Nippon Foundation establishes 1 billion yen Ukraine evacuation assistance fund

The Nippon Foundation has set up a fund that aims to raise 1 billion to help Ukrainian evacuees to Japan. Besides providing financial support for daily living, such as scholarships to learn Japanese, the money will be used to give evacuees opportunities to learn about Japan and learn more about the area in which they live by interacting with local residents and participating in community events.

On June 13, the Nippon Foundation announced that it would establish a fund to provide livelihood support to Ukrainians who were evacuees to Japan. The organization is making a large-scale appeal for donations with the goal of raising 1 billion yen. The operational costs of managing the fund will be borne, so all the money donated will be used to support the evacuees.

Some of the specific planned uses of the fund include scholarships for Japanese language studies and the distribution of supplies needed in daily life, such as prepaid smart cards for public transportation. There are additional plans to provide opportunities for evacuees to interact with local residents at festivals, fireworks displays, and sporting events held in each region and to organize events where evacuees can come from their various locations across Japan to meet and learn about each other. At the press conference to announce the fund, Nippon Foundation CEO Sasakawa Junpei expressed the hope that the evacuees will have enjoyable experiences as they settle into life in Japan and take root. He asked everyone in Japan to donate to the fund as a way of expressing their feelings of welcome to people from Ukraine.

Ukrainian Ambassador to Japan Sergei Korsunki asked donors to consider it “an investment in a country that considers Japan an important friend.” In a call for widespread support for the fund, he added that “Ukraine has key agricultural and technical sectors. The people who are currently evacuated to Japan will become a bridge between our two countries.”

US Ambassador to Japan Rahm Emanuel (left) and Ukrainian Ambassador Korsunsky (right), who will collaborate on managing the fund.  Sasakawa, CEO of the Nippon Foundation, seated in the middle.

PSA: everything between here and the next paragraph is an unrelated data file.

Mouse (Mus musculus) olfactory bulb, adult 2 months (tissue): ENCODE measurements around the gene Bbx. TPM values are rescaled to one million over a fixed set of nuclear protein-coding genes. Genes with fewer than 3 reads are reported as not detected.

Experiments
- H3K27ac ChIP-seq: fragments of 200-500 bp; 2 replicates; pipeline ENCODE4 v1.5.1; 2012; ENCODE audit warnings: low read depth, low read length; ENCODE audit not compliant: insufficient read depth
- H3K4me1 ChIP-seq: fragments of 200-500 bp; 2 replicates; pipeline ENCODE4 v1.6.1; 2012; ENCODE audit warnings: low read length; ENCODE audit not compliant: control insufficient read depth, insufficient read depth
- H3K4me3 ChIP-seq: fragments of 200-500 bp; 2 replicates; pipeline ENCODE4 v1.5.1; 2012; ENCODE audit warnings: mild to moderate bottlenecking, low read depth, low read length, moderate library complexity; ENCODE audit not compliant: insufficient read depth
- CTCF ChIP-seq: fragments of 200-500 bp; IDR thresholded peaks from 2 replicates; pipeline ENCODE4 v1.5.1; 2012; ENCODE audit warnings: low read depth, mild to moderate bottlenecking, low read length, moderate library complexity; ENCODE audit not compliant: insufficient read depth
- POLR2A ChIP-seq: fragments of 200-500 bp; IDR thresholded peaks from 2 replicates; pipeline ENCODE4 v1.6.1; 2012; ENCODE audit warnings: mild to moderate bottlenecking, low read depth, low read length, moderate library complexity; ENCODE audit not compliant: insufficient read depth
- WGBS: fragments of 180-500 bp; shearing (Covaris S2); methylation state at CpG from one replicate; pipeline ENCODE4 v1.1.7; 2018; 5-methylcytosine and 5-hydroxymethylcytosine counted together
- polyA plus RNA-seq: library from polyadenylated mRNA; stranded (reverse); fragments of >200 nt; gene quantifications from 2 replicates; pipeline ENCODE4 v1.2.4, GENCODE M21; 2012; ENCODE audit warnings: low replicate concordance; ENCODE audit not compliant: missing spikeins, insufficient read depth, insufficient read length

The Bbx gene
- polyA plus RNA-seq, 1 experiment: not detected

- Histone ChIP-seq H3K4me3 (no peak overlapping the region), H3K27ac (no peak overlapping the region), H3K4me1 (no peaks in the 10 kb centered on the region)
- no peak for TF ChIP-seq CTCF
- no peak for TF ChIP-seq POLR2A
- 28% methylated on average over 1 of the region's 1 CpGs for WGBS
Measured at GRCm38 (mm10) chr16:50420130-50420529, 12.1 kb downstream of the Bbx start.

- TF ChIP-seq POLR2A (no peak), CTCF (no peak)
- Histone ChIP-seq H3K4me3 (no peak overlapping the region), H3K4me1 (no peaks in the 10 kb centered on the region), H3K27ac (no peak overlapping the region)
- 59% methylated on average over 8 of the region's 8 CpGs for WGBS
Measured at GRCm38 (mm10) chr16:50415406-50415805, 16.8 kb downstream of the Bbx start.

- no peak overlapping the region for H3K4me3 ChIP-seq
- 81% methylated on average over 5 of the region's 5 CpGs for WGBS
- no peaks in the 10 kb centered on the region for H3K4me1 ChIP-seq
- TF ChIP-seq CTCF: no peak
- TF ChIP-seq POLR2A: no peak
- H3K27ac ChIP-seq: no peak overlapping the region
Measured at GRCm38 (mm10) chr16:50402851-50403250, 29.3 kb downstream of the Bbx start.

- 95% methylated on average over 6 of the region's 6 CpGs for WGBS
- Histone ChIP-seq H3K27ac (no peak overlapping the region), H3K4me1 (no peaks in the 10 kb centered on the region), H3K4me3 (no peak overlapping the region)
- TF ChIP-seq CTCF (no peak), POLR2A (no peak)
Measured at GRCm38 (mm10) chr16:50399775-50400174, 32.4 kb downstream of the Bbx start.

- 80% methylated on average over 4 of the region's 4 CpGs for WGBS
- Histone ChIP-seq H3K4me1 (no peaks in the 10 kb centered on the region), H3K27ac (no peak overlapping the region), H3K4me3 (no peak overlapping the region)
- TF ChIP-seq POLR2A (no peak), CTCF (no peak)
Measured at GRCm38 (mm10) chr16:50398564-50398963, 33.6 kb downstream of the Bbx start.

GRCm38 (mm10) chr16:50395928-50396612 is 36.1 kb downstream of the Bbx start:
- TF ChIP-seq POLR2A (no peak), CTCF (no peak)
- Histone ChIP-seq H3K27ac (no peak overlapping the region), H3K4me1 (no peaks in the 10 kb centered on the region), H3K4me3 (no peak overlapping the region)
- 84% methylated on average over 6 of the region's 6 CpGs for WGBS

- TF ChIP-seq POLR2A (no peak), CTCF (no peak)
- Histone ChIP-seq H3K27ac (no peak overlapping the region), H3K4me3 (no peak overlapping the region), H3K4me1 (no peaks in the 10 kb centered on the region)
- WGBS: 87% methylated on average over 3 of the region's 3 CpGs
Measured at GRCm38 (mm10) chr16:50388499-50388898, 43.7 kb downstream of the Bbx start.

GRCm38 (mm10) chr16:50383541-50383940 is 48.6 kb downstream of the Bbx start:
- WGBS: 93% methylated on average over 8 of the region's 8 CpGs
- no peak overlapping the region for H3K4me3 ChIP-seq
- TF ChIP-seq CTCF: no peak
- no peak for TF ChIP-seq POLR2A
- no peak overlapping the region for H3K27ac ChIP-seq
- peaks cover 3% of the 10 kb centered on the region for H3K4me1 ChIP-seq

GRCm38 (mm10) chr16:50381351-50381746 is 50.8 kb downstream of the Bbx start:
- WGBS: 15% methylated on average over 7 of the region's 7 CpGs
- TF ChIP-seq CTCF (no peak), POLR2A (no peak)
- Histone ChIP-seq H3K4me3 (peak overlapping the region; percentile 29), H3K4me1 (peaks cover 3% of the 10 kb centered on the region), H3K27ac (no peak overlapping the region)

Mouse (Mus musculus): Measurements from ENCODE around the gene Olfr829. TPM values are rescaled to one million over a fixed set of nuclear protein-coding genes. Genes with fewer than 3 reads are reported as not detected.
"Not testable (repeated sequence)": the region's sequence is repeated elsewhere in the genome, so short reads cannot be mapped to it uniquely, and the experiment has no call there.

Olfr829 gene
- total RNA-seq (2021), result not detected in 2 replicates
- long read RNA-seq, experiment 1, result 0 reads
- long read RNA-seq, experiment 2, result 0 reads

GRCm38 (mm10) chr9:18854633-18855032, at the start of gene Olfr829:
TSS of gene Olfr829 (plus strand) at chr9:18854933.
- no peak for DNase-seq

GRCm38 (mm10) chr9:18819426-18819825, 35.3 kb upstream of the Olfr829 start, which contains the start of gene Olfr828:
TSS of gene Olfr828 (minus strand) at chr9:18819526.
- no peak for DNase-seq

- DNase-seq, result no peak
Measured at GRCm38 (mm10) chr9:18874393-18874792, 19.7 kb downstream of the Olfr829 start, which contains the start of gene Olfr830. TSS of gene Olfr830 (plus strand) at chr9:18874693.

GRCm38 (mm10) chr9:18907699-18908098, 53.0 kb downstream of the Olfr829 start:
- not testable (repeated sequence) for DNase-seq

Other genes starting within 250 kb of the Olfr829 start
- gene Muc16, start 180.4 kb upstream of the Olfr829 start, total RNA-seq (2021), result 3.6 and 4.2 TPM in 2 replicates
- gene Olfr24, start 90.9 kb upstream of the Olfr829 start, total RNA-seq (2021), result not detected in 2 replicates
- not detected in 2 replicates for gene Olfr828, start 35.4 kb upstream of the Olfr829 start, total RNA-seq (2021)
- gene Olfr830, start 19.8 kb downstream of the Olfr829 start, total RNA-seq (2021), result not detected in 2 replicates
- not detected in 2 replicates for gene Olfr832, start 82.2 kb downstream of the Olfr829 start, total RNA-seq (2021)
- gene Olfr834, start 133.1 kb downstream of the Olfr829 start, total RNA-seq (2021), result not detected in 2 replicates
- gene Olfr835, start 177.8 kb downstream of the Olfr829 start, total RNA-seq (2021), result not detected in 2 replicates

US Ambassador to Japan Rahm Emanuel (left) and Ukrainian Ambassador Korsunsky (right), who will collaborate on managing the fund. Sasakawa, CEO of the Nippon Foundation, seated in the middle.

A family of three evacuees from Kharkiv also participated in the press conference. Mark Yellents, 22, was studying in Norway, but returned to Ukraine to join the army. He had to give up because he didn’t meet the conditions. Now he enjoys learning about the history and culture of Japan while studying the language, and speaking of his aspirations, he said, “I would like to do postgraduate studies from school in Japan in the future and want to think about finding a job where I can employ a major.”

His sister, Remma Jelincs Memory (18), was studying design at a university in Poland and still attends remote lectures after being evacuated to Japan. Like her brother, she says, “Once I master the language, I want to transfer to a Japanese university.”

Mark Jellents, who was studying international law in Norway.  He was due to graduate in June.
Mark Jellents, who was studying international law in Norway. He was due to graduate in June.

Online donations, starting at 1,000 JPY, can be made through the Nippon Foundation Ukrainian Displaced Persons Fund web page. Donations are accepted from June 13 until the end of September 2022. For more information, please contact the Partnership Development Division of the Nippon Foundation.

phone: 026-533-0120 (weekdays from 9:00 am to 5:00 pm)

E-mail: kifu@ps.nippon-foundation.or.jp

(Originally written in Japanese. Banner photo: Rima Yelints Memory, front row right, and her mother, Oksana Bella, left. All photos © Nippon.com.)

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